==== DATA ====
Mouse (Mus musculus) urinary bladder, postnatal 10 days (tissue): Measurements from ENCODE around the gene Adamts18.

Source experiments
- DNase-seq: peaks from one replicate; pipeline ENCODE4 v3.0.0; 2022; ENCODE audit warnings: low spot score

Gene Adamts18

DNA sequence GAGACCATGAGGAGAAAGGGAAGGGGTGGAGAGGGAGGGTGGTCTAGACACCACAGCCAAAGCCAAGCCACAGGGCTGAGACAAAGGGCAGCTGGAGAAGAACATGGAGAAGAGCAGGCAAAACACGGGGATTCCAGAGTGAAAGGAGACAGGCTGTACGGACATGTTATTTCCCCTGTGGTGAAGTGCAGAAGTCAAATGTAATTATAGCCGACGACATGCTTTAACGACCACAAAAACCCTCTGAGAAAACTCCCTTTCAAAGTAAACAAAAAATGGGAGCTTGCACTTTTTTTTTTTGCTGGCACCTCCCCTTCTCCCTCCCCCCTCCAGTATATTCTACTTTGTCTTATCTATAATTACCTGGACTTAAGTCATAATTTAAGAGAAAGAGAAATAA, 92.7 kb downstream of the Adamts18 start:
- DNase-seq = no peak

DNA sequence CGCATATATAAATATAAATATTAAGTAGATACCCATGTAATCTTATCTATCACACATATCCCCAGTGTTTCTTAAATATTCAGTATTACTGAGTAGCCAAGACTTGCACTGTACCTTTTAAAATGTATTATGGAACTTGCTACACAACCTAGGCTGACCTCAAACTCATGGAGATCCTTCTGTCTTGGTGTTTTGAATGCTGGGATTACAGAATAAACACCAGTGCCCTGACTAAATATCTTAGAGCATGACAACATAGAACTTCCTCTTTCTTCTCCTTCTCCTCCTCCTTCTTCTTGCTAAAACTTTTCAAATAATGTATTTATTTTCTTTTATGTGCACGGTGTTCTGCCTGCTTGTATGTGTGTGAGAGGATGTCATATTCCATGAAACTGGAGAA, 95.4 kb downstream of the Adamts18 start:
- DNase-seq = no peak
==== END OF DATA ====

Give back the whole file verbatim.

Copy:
Mouse (Mus musculus) urinary bladder, postnatal 10 days (tissue): Measurements from ENCODE around the gene Adamts18.

Source experiments
- DNase-seq: peaks from one replicate; pipeline ENCODE4 v3.0.0; 2022; ENCODE audit warnings: low spot score

Gene Adamts18

DNA sequence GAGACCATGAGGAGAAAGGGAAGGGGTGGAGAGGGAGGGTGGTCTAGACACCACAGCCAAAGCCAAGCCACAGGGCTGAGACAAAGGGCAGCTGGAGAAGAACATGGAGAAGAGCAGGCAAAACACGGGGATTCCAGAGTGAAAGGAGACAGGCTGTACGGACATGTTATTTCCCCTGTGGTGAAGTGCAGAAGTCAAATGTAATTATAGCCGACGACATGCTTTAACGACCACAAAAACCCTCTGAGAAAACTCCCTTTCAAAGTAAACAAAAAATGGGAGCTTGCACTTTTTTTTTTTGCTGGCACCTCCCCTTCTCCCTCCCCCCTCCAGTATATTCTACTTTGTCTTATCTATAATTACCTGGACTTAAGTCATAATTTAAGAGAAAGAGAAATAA, 92.7 kb downstream of the Adamts18 start:
- DNase-seq = no peak

DNA sequence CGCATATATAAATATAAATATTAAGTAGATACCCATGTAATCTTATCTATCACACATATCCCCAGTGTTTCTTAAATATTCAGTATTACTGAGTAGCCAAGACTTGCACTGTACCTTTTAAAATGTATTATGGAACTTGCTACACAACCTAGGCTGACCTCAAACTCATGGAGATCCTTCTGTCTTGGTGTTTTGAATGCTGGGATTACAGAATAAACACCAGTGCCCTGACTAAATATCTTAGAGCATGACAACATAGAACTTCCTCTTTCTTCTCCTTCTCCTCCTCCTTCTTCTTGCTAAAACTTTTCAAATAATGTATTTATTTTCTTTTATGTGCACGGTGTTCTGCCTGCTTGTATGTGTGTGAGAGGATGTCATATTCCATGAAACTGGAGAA, 95.4 kb downstream of the Adamts18 start:
- DNase-seq = no peak